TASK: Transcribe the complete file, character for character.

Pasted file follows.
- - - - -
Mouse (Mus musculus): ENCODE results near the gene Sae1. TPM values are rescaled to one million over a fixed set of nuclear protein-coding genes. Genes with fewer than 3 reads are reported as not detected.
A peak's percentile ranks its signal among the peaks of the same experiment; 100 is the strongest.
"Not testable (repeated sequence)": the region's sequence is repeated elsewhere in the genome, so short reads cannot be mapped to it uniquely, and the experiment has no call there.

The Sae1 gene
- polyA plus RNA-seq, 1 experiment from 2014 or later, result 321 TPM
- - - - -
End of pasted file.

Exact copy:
Mouse (Mus musculus): ENCODE results near the gene Sae1. TPM values are rescaled to one million over a fixed set of nuclear protein-coding genes. Genes with fewer than 3 reads are reported as not detected.
A peak's percentile ranks its signal among the peaks of the same experiment; 100 is the strongest.
"Not testable (repeated sequence)": the region's sequence is repeated elsewhere in the genome, so short reads cannot be mapped to it uniquely, and the experiment has no call there.

The Sae1 gene
- polyA plus RNA-seq, 1 experiment from 2014 or later, result 321 TPM